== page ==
The U.S. Constitution: Amendments XI to XXVII and what they mean
This is the final in a series of essays about the U.S. Constitution.
A previous essay covered the Bill of Rights -- the first 10 Amendments to our Constitution. This essay provides information about the remaining 17 Amendments. I have decided to group them.
The first grouping involves changes related to the Executive Branch.
For the first two presidential elections, George Washington was the unanimous choice of the electors. But the 1796 election resulted in a president (Adams) and vice president (Jefferson) from different parties. And in the 1800 election, the candidates were nominated on party tickets for the first time, but there was a tie involving the two Democratic-Republicans candidates (Jefferson and Burr). After the debacles of the third and fourth presidential elections, Congress decided to adopt a new process to elect the president and vice president in Amendment XII (1804).
Amendment XX (1933) covers the measures to take if the elected president dies or "fails to qualify" before taking office, and it reduced the "lame-duck" period, moving Inauguration Day from March 4 to Jan. 20.
Amendment XXII (1951) sets term limits for our president at two.
Amendment XXV (1967) involves the absence of the president because of illness, death or inability. The vice president will become acting president if the president is so ill or incapacitated (surgery) that the job cannot be performed. If the vice president and a majority of the president's Cabinet declares the president unable to fulfill the duties, the vice president will becomes acting president. If the president objects, both Houses of Congress, by a 2/3rds vote, can remove him/her.
Amendment XI (1791) came about after John Jay's Supreme Court ruled in 1793 that a citizen could sue a state and the Supreme Court could hear the appeal. Many states were upset. Congress immediately wrote, passed, and asked for ratification for an amendment to declare states sovereign in lawsuit cases so federal courts could not hear those cases.
In 1913, two amendments were ratified. Amendment XVI allowed Congress to tax incomes of Americans, and with Amendment XVII, senators were directly elected by voters instead of appointed by the state legislature.
The latest amendment to our Constitution (1971, Amendment XXVII) states that the Congress cannot give itself a raise unless it takes place after the next House election.
The Reconstruction Amendments were adopted after the Civil War to guarantee the freedom of former slaves and grant them certain civil rights. In the late 19th century, Jim Crow laws and Supreme Court decisions began weakening the impact of these amendments until Brown vs. the Board of Education (1954) and the Civil Rights Act of 1964 and the Voting Rights Act of 1965.
These amendments have since been used as precedents for many other laws designed to protect civil rights.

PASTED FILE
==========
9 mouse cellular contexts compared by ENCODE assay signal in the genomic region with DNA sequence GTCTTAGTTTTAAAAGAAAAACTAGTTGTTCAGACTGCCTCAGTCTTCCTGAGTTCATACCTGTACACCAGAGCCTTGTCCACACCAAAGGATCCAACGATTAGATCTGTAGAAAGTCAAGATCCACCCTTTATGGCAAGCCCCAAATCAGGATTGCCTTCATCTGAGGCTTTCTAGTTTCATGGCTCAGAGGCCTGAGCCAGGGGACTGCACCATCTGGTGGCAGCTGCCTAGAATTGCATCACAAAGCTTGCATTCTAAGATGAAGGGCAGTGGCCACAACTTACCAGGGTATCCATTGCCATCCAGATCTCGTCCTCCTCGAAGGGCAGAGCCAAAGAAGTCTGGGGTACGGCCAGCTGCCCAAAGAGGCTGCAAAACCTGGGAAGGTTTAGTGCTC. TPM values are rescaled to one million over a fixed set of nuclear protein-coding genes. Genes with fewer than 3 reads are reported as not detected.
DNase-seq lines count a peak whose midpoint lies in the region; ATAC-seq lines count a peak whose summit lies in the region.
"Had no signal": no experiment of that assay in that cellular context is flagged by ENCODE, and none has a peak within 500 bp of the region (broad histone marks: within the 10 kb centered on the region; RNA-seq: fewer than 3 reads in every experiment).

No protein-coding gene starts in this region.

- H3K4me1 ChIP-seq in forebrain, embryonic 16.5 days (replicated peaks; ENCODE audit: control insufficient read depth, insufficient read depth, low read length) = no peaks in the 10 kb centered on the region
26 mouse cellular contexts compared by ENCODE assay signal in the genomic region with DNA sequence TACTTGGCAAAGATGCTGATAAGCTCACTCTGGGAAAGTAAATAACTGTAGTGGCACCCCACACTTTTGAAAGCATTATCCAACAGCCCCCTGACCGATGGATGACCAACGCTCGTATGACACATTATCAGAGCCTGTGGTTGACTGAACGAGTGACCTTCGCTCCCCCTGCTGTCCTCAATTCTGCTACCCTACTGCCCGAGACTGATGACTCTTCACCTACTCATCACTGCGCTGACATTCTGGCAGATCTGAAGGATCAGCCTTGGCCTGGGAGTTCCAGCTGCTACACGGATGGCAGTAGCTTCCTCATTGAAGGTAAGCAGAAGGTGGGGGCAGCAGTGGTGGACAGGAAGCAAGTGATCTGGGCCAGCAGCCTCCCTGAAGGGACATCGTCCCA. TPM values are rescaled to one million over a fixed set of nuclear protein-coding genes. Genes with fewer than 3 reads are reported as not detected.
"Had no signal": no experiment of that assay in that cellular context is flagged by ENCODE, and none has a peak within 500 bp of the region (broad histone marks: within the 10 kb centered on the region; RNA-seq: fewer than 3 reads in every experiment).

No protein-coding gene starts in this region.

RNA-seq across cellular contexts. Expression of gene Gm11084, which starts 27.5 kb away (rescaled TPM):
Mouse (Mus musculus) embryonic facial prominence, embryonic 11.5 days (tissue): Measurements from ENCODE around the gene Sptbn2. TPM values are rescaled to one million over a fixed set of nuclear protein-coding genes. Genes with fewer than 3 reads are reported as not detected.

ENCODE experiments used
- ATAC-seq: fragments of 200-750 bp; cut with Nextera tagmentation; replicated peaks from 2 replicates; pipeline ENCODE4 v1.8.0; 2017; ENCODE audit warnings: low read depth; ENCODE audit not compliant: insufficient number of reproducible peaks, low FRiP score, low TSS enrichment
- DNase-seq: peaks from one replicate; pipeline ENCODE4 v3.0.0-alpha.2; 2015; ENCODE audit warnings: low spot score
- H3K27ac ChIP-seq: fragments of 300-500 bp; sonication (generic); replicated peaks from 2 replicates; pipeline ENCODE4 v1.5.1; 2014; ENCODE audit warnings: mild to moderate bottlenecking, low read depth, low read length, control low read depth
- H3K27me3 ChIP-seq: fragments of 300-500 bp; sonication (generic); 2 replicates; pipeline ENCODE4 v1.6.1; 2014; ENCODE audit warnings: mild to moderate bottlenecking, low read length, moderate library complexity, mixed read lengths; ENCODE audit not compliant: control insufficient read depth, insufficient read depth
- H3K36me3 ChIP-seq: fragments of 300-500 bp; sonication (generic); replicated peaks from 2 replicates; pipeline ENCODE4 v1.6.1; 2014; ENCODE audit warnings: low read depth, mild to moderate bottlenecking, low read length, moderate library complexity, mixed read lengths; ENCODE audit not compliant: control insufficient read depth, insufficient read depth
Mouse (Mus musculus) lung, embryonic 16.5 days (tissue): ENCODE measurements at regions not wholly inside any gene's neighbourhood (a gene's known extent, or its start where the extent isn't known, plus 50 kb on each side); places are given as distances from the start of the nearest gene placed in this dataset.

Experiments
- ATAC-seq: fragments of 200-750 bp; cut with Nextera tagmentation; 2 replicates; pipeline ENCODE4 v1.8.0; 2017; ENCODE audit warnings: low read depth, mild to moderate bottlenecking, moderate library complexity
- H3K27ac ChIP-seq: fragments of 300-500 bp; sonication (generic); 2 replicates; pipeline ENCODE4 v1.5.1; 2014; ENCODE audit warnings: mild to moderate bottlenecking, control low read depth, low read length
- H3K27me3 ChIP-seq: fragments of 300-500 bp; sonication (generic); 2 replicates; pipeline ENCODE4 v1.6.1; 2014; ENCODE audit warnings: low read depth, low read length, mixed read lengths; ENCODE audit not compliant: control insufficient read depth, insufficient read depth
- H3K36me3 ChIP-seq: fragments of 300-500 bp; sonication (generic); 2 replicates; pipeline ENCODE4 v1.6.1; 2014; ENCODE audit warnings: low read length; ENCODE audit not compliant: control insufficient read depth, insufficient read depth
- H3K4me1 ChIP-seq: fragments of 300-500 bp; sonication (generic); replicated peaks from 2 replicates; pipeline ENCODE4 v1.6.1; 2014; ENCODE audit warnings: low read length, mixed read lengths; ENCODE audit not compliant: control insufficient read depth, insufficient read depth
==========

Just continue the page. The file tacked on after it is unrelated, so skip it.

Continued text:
Amendment XIII (1865) did away with slavery and involuntary servitude unless the service was included as punishment by a court.
In Amendment XIV (1868), the 3/5ths clause was revoked; all people born in our country were given due process and equal protection of the law. All citizens over the age of 21 could vote except for "Indians" who did not pay taxes. (Congress later passed a law in 1924 granting full U.S. citizenship to Indigenous peoples.)
Any person who swore an oath to the U.S. Constitution and then engaged in insurrection or rebellion against the U.S. government was not eligible for state or federal office unless both Houses of Congress, with a 2/3rds vote, individually removed the barrier.
No debt incurred by insurrectionists would be assumed by state or federal entities, and no one could claim the loss of their slaves.
The last Reconstruction Amendment (XV-1870) said "The right of citizens of the United States to vote shall not be denied or abridged by the United States or any other State on account of race, color, or previous condition of servitude."
Two amendments cover the sale of alcohol. The XVIII Amendment (1919) prohibited the manufacture, sale, import or export liquor. The amendment was repealed by Amendment XXI in 1933.
Expanding the franchise
In 1920 women were given the right to vote in all federal and state elections in Amendment XIX. Some states had already given women the right to vote.
Amendment XXIII (1961) lets residents of the District of Columbia vote on electors for the Electoral College.
Amendment XXIV (1964) removes the poll tax from federal elections.
Amendment XXVI (1971) lowered the voting age to 18.
This is the final essay about the history and meaning of our Constitution.
When asked by a citizen what kind of government had been established by the document, Ben Franklin volunteered, "A Republic, if you can keep it."
All Americans can do that by voting.
• Bruce Simmons of Aurora is a former teacher with more than 25 years' experience teaching social studies and humanities. This is one in a series of essays describing the history and meaning of the U.S. Constitution.